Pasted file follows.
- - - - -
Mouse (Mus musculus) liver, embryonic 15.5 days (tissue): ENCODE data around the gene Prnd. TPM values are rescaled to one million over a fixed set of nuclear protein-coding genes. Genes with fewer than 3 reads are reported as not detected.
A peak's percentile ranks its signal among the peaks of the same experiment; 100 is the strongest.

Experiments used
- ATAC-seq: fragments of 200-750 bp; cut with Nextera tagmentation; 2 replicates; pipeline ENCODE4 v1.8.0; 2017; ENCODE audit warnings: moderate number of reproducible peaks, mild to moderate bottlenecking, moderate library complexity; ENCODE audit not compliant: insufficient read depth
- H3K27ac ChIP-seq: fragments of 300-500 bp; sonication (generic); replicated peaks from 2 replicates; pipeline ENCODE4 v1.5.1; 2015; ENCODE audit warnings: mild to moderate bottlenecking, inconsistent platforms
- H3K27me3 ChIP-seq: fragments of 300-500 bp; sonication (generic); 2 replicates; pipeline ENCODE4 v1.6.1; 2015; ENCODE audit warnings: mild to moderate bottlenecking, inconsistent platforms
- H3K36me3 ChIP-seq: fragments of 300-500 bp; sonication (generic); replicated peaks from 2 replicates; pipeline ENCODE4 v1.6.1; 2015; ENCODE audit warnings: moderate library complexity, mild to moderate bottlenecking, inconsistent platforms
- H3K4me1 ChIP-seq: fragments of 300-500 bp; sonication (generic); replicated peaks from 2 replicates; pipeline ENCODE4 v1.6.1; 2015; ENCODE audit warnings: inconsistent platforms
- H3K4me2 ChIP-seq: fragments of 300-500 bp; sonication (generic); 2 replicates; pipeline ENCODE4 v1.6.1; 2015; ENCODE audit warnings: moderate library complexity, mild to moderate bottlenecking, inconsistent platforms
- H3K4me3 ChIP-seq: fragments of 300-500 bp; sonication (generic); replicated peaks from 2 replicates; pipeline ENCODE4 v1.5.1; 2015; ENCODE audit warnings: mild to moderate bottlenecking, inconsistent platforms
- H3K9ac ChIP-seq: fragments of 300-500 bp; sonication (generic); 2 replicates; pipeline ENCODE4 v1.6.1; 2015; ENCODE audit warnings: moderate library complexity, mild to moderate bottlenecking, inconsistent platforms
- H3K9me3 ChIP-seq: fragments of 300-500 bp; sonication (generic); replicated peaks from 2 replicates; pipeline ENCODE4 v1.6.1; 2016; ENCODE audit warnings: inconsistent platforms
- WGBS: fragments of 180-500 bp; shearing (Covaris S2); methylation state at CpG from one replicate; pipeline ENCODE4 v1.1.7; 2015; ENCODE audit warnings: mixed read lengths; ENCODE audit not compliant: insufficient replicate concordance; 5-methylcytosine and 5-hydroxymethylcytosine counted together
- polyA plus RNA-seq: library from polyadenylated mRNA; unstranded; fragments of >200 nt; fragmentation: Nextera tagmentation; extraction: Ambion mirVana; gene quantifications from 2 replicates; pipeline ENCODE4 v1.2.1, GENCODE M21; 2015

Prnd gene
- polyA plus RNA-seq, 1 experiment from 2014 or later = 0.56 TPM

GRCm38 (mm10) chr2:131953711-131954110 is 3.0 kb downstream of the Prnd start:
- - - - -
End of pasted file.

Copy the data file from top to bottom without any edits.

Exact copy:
Mouse (Mus musculus) liver, embryonic 15.5 days (tissue): ENCODE data around the gene Prnd. TPM values are rescaled to one million over a fixed set of nuclear protein-coding genes. Genes with fewer than 3 reads are reported as not detected.
A peak's percentile ranks its signal among the peaks of the same experiment; 100 is the strongest.

Experiments used
- ATAC-seq: fragments of 200-750 bp; cut with Nextera tagmentation; 2 replicates; pipeline ENCODE4 v1.8.0; 2017; ENCODE audit warnings: moderate number of reproducible peaks, mild to moderate bottlenecking, moderate library complexity; ENCODE audit not compliant: insufficient read depth
- H3K27ac ChIP-seq: fragments of 300-500 bp; sonication (generic); replicated peaks from 2 replicates; pipeline ENCODE4 v1.5.1; 2015; ENCODE audit warnings: mild to moderate bottlenecking, inconsistent platforms
- H3K27me3 ChIP-seq: fragments of 300-500 bp; sonication (generic); 2 replicates; pipeline ENCODE4 v1.6.1; 2015; ENCODE audit warnings: mild to moderate bottlenecking, inconsistent platforms
- H3K36me3 ChIP-seq: fragments of 300-500 bp; sonication (generic); replicated peaks from 2 replicates; pipeline ENCODE4 v1.6.1; 2015; ENCODE audit warnings: moderate library complexity, mild to moderate bottlenecking, inconsistent platforms
- H3K4me1 ChIP-seq: fragments of 300-500 bp; sonication (generic); replicated peaks from 2 replicates; pipeline ENCODE4 v1.6.1; 2015; ENCODE audit warnings: inconsistent platforms
- H3K4me2 ChIP-seq: fragments of 300-500 bp; sonication (generic); 2 replicates; pipeline ENCODE4 v1.6.1; 2015; ENCODE audit warnings: moderate library complexity, mild to moderate bottlenecking, inconsistent platforms
- H3K4me3 ChIP-seq: fragments of 300-500 bp; sonication (generic); replicated peaks from 2 replicates; pipeline ENCODE4 v1.5.1; 2015; ENCODE audit warnings: mild to moderate bottlenecking, inconsistent platforms
- H3K9ac ChIP-seq: fragments of 300-500 bp; sonication (generic); 2 replicates; pipeline ENCODE4 v1.6.1; 2015; ENCODE audit warnings: moderate library complexity, mild to moderate bottlenecking, inconsistent platforms
- H3K9me3 ChIP-seq: fragments of 300-500 bp; sonication (generic); replicated peaks from 2 replicates; pipeline ENCODE4 v1.6.1; 2016; ENCODE audit warnings: inconsistent platforms
- WGBS: fragments of 180-500 bp; shearing (Covaris S2); methylation state at CpG from one replicate; pipeline ENCODE4 v1.1.7; 2015; ENCODE audit warnings: mixed read lengths; ENCODE audit not compliant: insufficient replicate concordance; 5-methylcytosine and 5-hydroxymethylcytosine counted together
- polyA plus RNA-seq: library from polyadenylated mRNA; unstranded; fragments of >200 nt; fragmentation: Nextera tagmentation; extraction: Ambion mirVana; gene quantifications from 2 replicates; pipeline ENCODE4 v1.2.1, GENCODE M21; 2015

Prnd gene
- polyA plus RNA-seq, 1 experiment from 2014 or later = 0.56 TPM

GRCm38 (mm10) chr2:131953711-131954110 is 3.0 kb downstream of the Prnd start: